What’s the solution to the “bonus for everyone” culture? Honestly, there probably isn’t one. Once the system has been trained to expect rewards for everyone, it’s increasingly difficult to change it. How do you convince a top notch CEO to take a pay for performance type package when everyone else is offering a pay no matter what package? You probably can’t. As investors, the only thing you can do is either hold your nose and invest despite the awful structures, or go looking for those rare Berkshire / Amazon type systems where the CEO has chosen to get all of his reward from holding a major equity stake and watching it appreciate, not from big bonuses. Quite honestly, in those rare cases, the CEO is probably subsidizing shareholders; if Buffett in the 80s had decided the only way he’d stay at Berkshire is if they gave him a 10% cut of profits every year, shareholders would have been massively better off if they had taken that deal versus losing him. The fact he’s worked for shareholders effectively for free for 40+ years has been an incredible wealth transfer of tens of billions of potential wealth from Buffett to his shareholders. The fact Buffett managed to accrue one of the world’s great fortune despite a compensation structure that almost certainly never paid him his true worth is just another example in the long list of things that show just how unique Buffett is.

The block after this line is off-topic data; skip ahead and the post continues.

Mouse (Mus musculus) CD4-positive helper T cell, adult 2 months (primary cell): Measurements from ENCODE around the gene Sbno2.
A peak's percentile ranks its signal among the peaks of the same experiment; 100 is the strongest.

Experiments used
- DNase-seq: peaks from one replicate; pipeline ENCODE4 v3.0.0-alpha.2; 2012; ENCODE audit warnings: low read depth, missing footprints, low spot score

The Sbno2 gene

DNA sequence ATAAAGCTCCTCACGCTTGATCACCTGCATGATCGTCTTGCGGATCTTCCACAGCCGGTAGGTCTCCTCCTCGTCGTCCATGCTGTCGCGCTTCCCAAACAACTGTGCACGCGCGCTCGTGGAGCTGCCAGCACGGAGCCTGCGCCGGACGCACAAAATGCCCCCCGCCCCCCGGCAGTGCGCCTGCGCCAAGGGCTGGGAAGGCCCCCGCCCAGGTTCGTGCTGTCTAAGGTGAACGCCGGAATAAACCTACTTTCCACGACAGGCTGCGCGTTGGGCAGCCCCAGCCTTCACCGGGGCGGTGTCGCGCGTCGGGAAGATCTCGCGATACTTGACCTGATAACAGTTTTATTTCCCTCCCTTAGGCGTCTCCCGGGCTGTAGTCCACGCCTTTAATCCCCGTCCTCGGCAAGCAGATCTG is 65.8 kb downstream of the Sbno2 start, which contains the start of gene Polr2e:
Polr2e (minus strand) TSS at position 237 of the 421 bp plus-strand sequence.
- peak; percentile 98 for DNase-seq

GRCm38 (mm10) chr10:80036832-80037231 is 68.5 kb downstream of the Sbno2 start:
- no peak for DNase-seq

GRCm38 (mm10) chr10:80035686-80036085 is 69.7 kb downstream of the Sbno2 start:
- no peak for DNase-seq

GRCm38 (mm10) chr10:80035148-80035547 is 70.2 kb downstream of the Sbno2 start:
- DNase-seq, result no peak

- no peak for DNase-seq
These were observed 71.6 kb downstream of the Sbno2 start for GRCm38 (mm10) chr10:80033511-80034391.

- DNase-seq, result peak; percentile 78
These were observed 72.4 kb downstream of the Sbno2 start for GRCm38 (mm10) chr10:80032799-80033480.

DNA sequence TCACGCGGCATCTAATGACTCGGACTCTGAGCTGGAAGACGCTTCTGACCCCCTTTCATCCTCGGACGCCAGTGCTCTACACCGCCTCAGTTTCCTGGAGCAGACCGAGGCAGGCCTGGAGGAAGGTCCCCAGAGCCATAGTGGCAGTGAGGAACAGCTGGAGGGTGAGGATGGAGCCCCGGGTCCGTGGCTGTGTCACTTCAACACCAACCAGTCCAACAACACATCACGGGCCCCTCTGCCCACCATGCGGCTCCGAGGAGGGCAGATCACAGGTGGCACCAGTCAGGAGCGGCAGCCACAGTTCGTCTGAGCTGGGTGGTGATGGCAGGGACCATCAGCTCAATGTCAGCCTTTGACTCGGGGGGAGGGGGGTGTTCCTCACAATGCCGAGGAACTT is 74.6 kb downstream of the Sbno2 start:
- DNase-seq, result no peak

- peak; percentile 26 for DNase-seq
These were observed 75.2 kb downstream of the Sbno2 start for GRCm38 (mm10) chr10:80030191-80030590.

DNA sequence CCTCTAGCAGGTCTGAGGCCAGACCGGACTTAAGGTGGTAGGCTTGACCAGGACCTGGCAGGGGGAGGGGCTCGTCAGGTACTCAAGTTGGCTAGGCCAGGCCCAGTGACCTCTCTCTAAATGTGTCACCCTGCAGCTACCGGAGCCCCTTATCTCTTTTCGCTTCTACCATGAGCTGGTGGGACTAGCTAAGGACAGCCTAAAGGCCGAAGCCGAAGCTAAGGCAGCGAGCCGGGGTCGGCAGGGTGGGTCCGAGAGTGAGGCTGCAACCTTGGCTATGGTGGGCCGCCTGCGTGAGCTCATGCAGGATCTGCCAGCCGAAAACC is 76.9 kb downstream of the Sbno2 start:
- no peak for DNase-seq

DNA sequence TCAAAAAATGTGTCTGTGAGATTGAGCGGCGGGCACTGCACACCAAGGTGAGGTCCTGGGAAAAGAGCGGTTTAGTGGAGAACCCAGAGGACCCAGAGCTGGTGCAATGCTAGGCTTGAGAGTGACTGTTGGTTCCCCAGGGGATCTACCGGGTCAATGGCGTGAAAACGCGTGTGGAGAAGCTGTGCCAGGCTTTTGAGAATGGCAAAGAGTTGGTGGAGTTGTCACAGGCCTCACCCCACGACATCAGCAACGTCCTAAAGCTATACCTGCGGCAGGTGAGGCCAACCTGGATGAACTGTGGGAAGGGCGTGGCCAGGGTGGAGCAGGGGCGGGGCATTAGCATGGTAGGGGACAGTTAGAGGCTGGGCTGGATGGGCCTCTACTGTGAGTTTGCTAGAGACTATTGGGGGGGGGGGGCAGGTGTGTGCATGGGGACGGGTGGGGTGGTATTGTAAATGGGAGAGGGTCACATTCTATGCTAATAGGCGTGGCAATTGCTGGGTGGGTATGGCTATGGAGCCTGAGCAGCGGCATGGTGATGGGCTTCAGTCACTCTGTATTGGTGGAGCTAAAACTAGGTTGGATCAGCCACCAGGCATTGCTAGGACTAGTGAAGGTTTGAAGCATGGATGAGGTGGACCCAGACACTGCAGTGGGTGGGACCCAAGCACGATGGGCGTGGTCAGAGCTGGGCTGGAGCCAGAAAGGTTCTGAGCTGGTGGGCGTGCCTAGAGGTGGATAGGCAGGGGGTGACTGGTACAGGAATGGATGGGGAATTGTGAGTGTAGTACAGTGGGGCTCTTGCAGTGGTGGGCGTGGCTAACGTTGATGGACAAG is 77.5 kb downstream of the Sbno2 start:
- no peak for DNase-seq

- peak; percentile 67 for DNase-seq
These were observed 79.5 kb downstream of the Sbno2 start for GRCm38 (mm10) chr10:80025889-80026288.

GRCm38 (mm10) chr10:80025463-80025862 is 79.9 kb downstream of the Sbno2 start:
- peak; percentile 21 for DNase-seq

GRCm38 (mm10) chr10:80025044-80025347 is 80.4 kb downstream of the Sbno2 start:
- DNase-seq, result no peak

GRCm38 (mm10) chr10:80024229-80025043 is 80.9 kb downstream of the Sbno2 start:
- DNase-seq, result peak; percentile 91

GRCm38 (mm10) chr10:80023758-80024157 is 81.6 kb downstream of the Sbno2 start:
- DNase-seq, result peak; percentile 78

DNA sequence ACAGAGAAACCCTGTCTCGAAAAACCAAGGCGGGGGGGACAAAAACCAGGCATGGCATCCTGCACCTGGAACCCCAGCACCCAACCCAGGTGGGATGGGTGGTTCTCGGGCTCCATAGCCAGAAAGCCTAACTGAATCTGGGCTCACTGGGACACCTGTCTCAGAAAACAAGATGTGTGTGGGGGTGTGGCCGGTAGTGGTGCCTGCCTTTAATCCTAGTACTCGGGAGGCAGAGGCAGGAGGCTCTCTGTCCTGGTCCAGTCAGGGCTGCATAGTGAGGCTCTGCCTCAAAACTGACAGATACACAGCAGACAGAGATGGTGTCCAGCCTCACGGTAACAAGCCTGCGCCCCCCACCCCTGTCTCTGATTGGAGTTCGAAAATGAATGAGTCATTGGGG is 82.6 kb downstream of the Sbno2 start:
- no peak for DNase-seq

3 comments:

  1. thank you for your writings.clear and well done. please keep them coming!

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  2. I get the impression that Buffett began to think his compensation became more unfair to limited partners as it grew. I think he was philosophically more at ease with his 1/5th stake (earned entirely through performance fees I believe then he dissolved the partnership and held his stake in BRK). It does allow one to take a sort of superior position In disputes with partners. But he has also mentioned that putting the insurance operation into BRK rather than holding it in the partnership basically cut his current wealth in half, and may have been his most costly business mistake.